The Finns conducted a series of evacuations during World War II. First during the Winter War when the Soviets unvaded the evacuated border reas and tgem the area ceded to the Soviet Union. Virtually non Finns wanted to live in the Soviet Union. There was another aspect of the Winter War evacutions, especially as the Red Air Force began bombing Heldinki and other Finish cities. The Finns began evacuating children from the cities to sympathetic Scandinavian countries (Sweden, Norway and Denmark). Here the fear was both air raids as well as the danger that the whole country would be overrun by the Soviet colosus. For a time it looked like the Soviets might occupy all of Finland. And given Soviet brutality toward the Karlian/Ingrian Finns left in the Soviet Union after world war I and toward the Poles in occupied Poland (1939), the Finns had real reason to fear. Finland bordered on Sweden and the Sweedes took in many Finnish children. The Sweeds were unwilling to risk war with the Soviet Union, but were moved by the plight of the Finns. Beginning with the Winter War (1939-40) and than again during the Continuation War (1941-44). The first wave of Finnish war chilren came during the winter War. The largest number were evacuated during the Continuation War. Many were the children of the Finns that returned to their homes and farms in Karelia after Hitler launched Barbarossa (June 1941). Finland never joined the Axis, but became a co-belgerant. Finland became the only democracy to fight with the Axis. And it resticted its war goals to recoverling the land seized by the Soviets in the winter War. It was an enormos task rebuilding homes and starting up farms again. Thus it was thought that they could do all of this beter without the task of varing for younger children. The Finns evacuated a total of some 70,000 children to Sweden. These included children from both Finnish homes and Finnish-Swedish (Swedish-speaking) homes. Given the long border and the fact that Finland was once part of Sweden, there were still a number of Swedish speaking homes. Approximately 15,000 of the children never returned to Finland, especially the younger childre who came to see their adopted parents as their real parents. They were adopted by her Swedish foster family. Smaller numbers of chilren were sent to Denmark and Norway. Than as the resurgent Red Army drove the Germans and Finns back, the Finns evcuate Karelia and other areas ceeded to the Soviets. Finally there were evacuations associated with the Lapland war (1944).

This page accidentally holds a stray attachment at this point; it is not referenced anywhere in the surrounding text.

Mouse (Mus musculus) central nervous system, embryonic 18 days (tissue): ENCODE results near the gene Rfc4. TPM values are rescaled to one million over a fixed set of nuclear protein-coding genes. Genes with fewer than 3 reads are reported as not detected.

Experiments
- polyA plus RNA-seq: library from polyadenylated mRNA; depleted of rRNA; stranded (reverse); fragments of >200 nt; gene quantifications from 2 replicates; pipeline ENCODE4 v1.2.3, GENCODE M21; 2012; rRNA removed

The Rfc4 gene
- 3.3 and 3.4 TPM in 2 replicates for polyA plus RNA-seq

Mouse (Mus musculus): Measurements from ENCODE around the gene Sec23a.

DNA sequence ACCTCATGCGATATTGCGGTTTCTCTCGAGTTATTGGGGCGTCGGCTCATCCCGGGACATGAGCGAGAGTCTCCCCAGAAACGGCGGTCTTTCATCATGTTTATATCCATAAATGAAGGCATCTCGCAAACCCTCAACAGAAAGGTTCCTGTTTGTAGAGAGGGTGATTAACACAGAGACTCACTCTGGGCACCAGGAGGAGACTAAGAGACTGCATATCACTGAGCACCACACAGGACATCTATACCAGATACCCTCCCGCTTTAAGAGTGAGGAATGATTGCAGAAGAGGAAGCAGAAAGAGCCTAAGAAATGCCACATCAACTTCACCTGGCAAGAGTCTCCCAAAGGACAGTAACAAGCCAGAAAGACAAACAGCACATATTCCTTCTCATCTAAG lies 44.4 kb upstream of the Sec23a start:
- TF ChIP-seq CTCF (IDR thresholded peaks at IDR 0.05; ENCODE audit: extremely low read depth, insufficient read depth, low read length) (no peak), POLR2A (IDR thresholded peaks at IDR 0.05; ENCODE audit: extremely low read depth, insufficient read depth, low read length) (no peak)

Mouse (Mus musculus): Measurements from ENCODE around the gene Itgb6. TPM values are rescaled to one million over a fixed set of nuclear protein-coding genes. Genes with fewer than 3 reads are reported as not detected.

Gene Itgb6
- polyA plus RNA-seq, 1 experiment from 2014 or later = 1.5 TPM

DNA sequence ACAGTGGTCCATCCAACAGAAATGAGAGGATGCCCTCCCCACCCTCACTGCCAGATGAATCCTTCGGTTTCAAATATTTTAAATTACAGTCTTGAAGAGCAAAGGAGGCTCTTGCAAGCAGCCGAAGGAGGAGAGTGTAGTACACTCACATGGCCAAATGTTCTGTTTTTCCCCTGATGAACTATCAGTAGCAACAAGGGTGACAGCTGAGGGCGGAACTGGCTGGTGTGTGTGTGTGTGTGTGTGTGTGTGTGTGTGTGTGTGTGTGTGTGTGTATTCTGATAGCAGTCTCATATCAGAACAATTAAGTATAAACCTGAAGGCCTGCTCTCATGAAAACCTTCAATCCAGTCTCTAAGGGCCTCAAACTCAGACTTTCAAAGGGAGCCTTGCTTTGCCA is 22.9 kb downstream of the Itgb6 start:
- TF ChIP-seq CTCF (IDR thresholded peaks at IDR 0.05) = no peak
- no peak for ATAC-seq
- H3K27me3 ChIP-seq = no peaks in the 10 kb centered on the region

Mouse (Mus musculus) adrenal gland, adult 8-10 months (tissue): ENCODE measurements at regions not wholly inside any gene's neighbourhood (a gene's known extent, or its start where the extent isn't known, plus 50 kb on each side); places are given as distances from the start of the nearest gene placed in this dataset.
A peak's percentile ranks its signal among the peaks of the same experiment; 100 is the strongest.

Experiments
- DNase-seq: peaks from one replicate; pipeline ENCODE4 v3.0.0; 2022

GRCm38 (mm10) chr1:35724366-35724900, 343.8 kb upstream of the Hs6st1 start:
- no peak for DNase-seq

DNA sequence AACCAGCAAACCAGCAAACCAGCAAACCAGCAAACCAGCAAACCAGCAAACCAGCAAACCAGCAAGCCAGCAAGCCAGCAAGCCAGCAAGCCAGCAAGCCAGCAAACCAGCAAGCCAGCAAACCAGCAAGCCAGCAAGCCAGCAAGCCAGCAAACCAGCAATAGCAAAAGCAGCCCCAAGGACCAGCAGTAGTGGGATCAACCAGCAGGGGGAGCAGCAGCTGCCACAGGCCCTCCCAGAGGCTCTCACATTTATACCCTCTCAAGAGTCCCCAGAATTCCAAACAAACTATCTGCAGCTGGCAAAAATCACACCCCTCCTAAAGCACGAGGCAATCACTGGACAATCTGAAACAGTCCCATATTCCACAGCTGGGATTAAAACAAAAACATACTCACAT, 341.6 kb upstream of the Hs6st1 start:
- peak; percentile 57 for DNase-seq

The Finns as part of their independence War with the Bolsheviks (1918-19), managed to secure most of Karelia. The Finns after the Independence War (1918-19) in Finish Karelia were thus safe and able to continue their lives in peace. Many ethnic Finns, however, lived in Ingria and Lenningrad. The Karlian/Ingrian Finns on the other side of the border thus were under Soviet control. Before Stalin seized power they were left alone and lived in relative peace. and dyring the 1930s they were targeted by Stalin. Once in control, Stalin ordered the NKVD to begin the supression and removal of ethnic Finns a who he considered a security threat (1928). Many were arrested and their possessiins seized. The NKVD shot some 4,000 men and sent another 10,000 to slower deaths in the Gulag. About 50,000 including women and children were deported or interned in concentration camps.
The deportees were transported in dreadful conditions to remote Central Asia or Siberia. No preparations were made for them or facilities prepared. As the Winter War ended, Stalin turned on the Finns still in his grasp with renewed ferocity. The noted historian of the Soviet Gulag tells us that "Finland ceded its isthmus to us with zero population. Nevertheless, the removal and resettlement of all persons with Finnish blood took place throughout south Karelia and in Leningrad in 1940. We didn't notice that wavelet [small influx into the Gulag]: we have no Finnish blood." [Solzhenitsyn, p. 77.]